Duane Bouska has a better grasp on the technician shortage than most. He’s spent the last 26 years as an instructor at the Northeast Iowa Community College in Calmar, Iowa, working the school’s John Deere TECH Program. In that time, he’s seen the needs and wants of his students change dramatically. 

“It’s like day and night,” he says. “I had 18 years in the shop before I started here. When I first got hired I said, ‘Oh, wow, you’re going to hire me? That’s cool. Oh, you’re going to pay me, too? That’s even better.’”

Bouska currently has 64 students, 31 freshmen and 33 sophomores, in his program, and these are the highlights he shared about how this next generation of techs needs to be brought in.


How Does the Program Work?


Bouska says his program works a little differently from others, in that students require a dealer sponsor in order to join and have usually trained for a few months with their dealer sponsor beforehand.

“When they’re starting the program, they’re getting familiar with the dealership,” he says. “They’re getting a feel for whether they want work there or whether the dealership wants to hire them at the start. Many of these dealers are paying the tuition. Some of them pay it in advance and some do reimbursement afterwards.

“They are buying some tools depending on which group it is, but some of them are $2,500. Some of them are buying their complete tool set. They’re using that as an attraction when they do their recruiting. We’ve had pretty decent enrollment. We could actually take 40 students each year, and we have 28 signed up for fall right now.”

How are the Dealers Recruiting?

When bringing in potential technicians, Bouska says many of their dealers are visiting high schools, which he says is very effective. One thing he points out, however, is that where 90% of their recruits used to be farm kids, now they’re seeing around 40% of their new students coming from non-ag backgrounds. “Maybe they’ve been on grandpa’s farm, but they’ve never been to a dealership. They didn’t even necessarily know that dealerships exist.”

Another recruitment tactic Bouska mentions is dealers bringing ag mechanic classes and FFA groups into their stores for tours. However, Bouska says it needs to start happening sooner in the kids’ education than it usually does.

“These schools are pushing for kids to make up their mind pretty early,” Bouska says. “You don’t necessarily go out there and grab a junior or senior. If the dealership can get in there earlier or get involved with FFA events, that’s all exposure.”

Another potential avenue Bouska suggests is dealers attempt to actually teach classes on agricultural mechanics in local schools and bring equipment to the school for students to learn on. 

“If I go out there and talk to a group of students and I’m just somebody from a college, of course I want them to come to see us, because I want their money, right?” says Bouska. “They see that all the time. But if a representative of the dealer comes and says, ‘We’ve got these jobs open,’ that is going to carry more weight than my visit.”

Bouska is a believer in training up young students as technicians vs. “poaching” techs from other dealers or industries. 

“I think you’re better off recruiting and then training them to your needs,” he says. “Sometimes dealers will reach out and hire somebody from another competitor. That technician left that job for money, and that’s all it’s going to take to take him away from you next. If you grow them up in the business and make them feel part of what they’re doing, your longevity would be there.”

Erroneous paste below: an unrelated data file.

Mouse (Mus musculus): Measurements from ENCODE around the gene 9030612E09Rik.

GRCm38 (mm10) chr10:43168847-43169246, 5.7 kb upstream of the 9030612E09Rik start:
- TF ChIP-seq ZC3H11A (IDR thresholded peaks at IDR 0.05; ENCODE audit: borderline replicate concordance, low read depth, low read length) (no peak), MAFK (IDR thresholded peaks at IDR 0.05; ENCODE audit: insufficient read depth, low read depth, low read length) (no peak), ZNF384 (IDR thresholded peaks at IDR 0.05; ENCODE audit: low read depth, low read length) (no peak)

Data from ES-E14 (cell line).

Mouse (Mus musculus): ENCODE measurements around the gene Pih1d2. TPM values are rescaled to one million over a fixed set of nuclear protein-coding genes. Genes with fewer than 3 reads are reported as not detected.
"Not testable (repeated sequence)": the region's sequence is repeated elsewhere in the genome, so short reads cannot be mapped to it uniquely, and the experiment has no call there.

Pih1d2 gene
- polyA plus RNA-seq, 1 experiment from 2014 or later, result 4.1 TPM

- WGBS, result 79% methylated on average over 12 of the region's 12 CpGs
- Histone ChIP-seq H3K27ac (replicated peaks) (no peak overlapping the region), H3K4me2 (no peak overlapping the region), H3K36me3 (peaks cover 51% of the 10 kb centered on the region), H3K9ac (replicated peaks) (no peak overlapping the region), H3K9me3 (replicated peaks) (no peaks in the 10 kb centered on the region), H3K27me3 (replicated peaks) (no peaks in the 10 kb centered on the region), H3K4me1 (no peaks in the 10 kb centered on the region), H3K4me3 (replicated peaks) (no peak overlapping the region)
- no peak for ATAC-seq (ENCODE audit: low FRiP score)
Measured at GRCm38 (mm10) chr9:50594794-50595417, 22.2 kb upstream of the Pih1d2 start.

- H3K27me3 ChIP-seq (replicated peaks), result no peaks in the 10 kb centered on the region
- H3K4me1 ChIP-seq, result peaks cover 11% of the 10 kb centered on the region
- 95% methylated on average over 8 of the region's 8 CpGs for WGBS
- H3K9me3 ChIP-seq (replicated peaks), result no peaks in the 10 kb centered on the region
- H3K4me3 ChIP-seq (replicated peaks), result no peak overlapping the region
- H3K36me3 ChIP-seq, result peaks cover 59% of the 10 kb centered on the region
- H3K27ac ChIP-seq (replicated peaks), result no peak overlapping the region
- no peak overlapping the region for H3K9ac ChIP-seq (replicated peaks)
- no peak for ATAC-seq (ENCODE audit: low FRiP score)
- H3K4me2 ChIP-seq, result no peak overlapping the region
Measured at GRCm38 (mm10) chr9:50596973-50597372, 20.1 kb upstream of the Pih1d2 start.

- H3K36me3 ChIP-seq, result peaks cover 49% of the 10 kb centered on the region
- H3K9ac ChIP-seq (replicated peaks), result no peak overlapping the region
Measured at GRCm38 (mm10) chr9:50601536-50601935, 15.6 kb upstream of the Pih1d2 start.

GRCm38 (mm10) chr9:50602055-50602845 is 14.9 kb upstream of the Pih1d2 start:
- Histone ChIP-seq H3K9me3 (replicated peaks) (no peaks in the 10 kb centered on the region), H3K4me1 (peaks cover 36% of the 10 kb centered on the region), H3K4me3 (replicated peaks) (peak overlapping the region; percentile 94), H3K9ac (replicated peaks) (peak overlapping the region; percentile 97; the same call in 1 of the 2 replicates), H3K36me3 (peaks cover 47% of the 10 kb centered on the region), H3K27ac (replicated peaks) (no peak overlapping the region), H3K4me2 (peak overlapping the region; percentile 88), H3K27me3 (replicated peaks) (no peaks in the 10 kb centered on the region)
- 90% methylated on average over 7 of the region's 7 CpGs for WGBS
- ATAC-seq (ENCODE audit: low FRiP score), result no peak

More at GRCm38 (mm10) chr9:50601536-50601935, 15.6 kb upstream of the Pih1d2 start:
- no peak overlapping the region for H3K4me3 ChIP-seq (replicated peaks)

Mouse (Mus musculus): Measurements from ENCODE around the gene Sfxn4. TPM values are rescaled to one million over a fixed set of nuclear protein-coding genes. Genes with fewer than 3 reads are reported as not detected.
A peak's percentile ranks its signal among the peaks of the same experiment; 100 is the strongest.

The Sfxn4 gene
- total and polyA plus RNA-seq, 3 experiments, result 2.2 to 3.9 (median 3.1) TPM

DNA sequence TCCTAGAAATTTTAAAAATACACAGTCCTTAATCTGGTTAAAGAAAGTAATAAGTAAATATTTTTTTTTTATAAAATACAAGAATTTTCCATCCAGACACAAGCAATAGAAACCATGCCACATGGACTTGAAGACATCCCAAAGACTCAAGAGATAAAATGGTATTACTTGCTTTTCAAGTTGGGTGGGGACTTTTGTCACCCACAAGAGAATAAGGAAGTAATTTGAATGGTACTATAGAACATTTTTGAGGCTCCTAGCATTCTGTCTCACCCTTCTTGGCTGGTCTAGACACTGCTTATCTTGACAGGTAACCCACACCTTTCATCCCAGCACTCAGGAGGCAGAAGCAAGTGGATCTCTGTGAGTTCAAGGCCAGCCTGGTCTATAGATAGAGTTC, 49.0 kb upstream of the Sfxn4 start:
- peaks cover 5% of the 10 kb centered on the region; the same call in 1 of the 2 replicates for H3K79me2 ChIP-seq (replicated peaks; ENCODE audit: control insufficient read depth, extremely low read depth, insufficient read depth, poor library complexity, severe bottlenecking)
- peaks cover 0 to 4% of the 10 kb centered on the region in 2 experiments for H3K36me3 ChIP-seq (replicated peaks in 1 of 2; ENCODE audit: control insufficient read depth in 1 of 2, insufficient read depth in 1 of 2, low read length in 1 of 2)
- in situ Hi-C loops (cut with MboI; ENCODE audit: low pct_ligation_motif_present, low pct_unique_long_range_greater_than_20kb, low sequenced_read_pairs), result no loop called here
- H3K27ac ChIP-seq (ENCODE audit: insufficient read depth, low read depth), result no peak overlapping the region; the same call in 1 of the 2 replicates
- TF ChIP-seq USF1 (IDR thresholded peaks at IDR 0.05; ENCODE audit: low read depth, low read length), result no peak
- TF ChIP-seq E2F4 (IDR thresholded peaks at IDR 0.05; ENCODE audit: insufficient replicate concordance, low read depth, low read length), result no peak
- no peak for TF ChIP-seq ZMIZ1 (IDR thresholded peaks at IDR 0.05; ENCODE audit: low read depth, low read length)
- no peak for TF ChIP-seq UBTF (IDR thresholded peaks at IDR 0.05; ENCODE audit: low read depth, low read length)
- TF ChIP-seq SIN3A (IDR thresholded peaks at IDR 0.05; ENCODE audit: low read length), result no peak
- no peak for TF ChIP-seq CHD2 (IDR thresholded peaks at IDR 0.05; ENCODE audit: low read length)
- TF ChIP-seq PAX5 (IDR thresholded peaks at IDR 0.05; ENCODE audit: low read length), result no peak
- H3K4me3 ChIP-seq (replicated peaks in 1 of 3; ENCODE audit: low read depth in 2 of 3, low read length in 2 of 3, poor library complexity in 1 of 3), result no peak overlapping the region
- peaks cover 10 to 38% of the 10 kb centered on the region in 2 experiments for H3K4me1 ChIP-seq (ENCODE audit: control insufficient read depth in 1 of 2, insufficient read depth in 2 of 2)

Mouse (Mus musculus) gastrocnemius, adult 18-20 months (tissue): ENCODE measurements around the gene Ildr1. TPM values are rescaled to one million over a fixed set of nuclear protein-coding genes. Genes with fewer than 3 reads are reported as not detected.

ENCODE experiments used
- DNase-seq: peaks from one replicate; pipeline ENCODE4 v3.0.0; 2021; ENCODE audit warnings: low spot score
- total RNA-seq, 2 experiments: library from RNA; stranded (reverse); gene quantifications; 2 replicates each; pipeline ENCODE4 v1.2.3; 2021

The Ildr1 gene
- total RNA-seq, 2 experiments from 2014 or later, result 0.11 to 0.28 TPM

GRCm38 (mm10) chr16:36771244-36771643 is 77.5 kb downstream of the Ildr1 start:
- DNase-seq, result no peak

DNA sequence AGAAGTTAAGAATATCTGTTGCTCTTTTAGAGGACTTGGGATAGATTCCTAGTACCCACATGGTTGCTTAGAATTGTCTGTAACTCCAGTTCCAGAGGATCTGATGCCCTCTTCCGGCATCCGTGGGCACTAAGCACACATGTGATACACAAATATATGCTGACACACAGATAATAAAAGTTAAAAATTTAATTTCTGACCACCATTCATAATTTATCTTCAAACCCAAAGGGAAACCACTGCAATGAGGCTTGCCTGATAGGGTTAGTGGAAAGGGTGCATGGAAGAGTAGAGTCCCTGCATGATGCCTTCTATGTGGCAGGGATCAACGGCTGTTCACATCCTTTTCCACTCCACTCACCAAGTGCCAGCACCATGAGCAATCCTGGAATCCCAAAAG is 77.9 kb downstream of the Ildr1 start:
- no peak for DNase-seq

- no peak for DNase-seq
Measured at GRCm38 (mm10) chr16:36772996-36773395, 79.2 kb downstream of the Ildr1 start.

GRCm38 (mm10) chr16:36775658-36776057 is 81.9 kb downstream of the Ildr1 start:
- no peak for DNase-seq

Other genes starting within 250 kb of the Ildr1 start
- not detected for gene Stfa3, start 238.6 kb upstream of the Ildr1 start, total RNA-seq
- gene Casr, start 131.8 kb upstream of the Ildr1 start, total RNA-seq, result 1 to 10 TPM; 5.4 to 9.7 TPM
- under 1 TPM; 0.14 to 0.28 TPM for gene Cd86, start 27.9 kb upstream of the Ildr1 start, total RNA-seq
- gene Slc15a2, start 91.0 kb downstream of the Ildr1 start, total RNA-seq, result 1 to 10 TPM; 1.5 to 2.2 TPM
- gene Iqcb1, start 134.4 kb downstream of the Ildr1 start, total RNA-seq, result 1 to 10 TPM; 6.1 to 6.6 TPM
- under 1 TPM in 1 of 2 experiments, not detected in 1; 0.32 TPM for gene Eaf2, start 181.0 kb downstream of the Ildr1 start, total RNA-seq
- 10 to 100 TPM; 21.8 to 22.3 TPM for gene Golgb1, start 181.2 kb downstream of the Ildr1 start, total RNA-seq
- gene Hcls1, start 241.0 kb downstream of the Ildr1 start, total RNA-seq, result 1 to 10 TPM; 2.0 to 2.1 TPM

What’s Drawing in Technicians?

Money still remains one of the big draws for technicians looking at working at a dealership, says Bouska. Another element that Bouska has seen change over the last 20 years and has grown in importance, however, is the first impression. Students want a clean, professional environment to walk into when determining if they want to begin a career in ag equipment repair, he says.

One word Bouska hears from his students when asking what they want out of a dealership is “happiness.” 

“They want to walk through the shop and see people are happy,” says Bouska. “I thought it was interesting that this came up really early in the conversation I had with my sophomores today [on this topic]. The other thing was that qualified managers are extremely important. Some of them have worked with managers where they didn't feel like they were being directed as well as they should have been, and that was a definite turnoff.”

Another aspect of attracting technicians Bouska points out is the nuances work-life balance. He says the shop truck used to be a big draw for students looking at tech jobs, whereas today their reaction is mixed.

“I was talking to the students about this. Some of them are really excited about getting a big new truck so they can go out and service equipment. Others would rather stay in the shop,” he says. “You have to sort through the group you have and feel what their needs are if you're going to retain them.”

The Future of the Tech Shortage

As far as the future of agriculture’s tech shortage, Bouska isn’t optimistic.

“It’s going to get worse, because there are quite a few technicians out there who are seasoned,” he says. “When you get to be 50 plus years old, a lot of times, they look to move somewhere else or maybe move somewhere else in the dealership. And there’s quite a few of those guys out there.

“And then the problem always is how do I attract somebody to come here and then have time to train them beforehand? I think it’s definitely going to get worse.”


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